5. Make the content LONG. Lewis was telling me that he goes big and writes about 2,000 words of great content. (He has a case study going here…so be sure to check it out.)
  6. Add a link from the page or post that was ranking. My thought here is that Google will associate that new page with the term that we are targeting – use some very related anchor text. I don’t have a lot of data points but my page was indexed in hours.
  7. Build links to the page…More on this later.

That pretty much covers it. It is simple. And, I will be doing this for several other keywords, too.

The whole process is about solid keyword research, the ability to audit your own website and rankings, and due diligence.

Let me know if you have any questions about the process.

About the Author: Doug Cunnington is the founder of Niche Site Project. He shows people how to create Affiliate Sites using project management and a proven, repeatable framework. Doug loves creating systems, using templates, and brewing beer (but usually not at the same time).

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Comments on this entry are closed.

  • Hey Doug,

    good on you for keeping to post updates on the case study even when things stagnate. I was too disheartened from my rankings to continue working on any of my sites and stopped blogging about them. low volume long tail KWs will definitely pay off in the long terms especially if you get a lot. looking forward to updates!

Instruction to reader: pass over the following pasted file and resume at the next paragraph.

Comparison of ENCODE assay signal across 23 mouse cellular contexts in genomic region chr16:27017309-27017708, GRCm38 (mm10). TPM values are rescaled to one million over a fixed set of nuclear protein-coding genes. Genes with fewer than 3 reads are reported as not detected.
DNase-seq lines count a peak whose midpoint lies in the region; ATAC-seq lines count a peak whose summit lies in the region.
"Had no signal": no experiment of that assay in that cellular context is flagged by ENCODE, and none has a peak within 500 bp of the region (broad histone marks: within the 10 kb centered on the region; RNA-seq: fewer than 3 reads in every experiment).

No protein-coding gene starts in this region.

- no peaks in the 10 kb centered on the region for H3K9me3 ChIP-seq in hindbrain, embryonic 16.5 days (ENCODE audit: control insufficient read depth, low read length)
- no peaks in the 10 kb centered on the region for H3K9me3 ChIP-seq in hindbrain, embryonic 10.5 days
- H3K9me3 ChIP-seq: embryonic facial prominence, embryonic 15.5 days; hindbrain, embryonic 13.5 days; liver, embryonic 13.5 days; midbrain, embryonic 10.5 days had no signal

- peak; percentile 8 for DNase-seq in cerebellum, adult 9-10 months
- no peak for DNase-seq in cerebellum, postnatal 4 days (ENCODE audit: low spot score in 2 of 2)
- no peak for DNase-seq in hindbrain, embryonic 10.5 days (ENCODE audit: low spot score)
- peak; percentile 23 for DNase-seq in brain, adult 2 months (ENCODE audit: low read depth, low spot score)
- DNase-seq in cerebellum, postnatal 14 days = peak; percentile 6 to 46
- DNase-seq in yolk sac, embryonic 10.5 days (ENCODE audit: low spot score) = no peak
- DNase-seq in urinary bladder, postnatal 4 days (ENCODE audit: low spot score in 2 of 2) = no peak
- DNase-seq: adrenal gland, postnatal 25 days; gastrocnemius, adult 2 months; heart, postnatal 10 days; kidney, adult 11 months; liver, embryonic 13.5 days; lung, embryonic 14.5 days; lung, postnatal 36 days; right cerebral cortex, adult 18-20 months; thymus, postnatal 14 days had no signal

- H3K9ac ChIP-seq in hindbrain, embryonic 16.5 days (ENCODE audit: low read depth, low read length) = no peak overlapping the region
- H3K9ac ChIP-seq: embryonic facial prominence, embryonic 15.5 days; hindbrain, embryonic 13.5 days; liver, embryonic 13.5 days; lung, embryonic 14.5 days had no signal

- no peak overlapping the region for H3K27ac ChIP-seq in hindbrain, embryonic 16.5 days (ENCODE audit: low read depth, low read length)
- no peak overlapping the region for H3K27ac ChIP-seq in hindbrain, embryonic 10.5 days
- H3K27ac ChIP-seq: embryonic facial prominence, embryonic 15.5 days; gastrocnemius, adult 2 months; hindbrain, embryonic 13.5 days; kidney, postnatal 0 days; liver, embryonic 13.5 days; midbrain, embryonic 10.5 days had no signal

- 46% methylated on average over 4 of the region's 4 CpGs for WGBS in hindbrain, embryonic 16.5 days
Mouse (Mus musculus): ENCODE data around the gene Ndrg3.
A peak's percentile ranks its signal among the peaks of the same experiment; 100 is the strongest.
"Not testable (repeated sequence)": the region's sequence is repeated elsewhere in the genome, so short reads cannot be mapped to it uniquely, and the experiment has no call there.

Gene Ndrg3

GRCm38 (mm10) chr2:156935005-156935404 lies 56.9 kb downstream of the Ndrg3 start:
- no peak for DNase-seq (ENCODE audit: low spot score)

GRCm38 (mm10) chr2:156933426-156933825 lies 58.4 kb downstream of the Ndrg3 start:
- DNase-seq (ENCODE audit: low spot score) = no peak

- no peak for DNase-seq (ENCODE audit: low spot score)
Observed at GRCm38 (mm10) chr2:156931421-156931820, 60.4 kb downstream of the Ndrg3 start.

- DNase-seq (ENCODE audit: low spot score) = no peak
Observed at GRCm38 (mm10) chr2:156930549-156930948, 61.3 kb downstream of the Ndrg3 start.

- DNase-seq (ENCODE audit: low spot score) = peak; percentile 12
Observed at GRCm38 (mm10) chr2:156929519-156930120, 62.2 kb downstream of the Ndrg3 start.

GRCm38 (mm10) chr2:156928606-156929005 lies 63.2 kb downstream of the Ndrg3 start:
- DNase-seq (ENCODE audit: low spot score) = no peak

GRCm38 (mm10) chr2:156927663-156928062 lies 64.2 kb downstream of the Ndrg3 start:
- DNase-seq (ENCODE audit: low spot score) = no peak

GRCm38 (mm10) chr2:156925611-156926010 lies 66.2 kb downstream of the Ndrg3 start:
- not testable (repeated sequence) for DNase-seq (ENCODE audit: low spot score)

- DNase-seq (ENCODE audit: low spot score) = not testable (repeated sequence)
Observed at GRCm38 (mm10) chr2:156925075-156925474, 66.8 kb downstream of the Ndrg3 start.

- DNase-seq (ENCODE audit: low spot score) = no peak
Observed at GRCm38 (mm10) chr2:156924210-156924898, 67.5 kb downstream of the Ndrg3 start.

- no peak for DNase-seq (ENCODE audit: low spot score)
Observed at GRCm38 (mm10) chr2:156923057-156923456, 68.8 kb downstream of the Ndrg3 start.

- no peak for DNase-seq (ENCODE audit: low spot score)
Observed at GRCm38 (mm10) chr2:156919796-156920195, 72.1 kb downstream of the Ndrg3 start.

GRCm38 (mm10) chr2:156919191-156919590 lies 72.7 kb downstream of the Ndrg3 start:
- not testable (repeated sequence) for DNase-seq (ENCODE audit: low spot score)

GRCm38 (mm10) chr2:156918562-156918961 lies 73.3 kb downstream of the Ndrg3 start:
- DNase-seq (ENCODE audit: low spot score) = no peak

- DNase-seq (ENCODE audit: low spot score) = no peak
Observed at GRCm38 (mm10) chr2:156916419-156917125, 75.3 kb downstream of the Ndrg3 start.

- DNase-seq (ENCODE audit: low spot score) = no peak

• Hey Reggie, thanks for reading the post. Things have been pretty stagnate — yeah, that is the right word too.

      Sorry to hear your rankings didn’t recover/improve.

      I am hoping the slow burn and the age on my site will payoff over time.

  • I’d be interested in hearing how you are getting the handful of do follow links. And good article as always.

    • Hey Tony, thanks for checking out the post.

      Cool, I will put the topic on my list.

  • Alice

    Hi Doug,

    Good to see you are back giving some love to your niche sites.

    I have a question – my niche site has 38 pages indexed according to Google webmasters, but when I go onto SEMrush, it only finds 2 indexed pages and no keywords.

    I am worried that SEMrush is not coming up with anything for my site which is around 2 years old. Any ideas?


    • Hey Alice, thanks for reading! Hmmm, I am actually not a very experienced SEMrush user.

      Do those other ~36 pages get much traffic?

      Do they rank for anything that you know of?

      I think you see what I am getting at — maybe SEMrush can only track the pages & search terms that are driving traffic.

      What do you think…?

      • Alice

        Yes, these were my thoughts, I have literally done no linkbuilding, so it would make sense!

        I have just purchased the Hoth platinum package, so hopefully within a few months things will begin to change!

        Thanks for your input!

        PS – I would also be interested in finding out more about those do follow links!

        • Okay, I will share the do-follow links soon.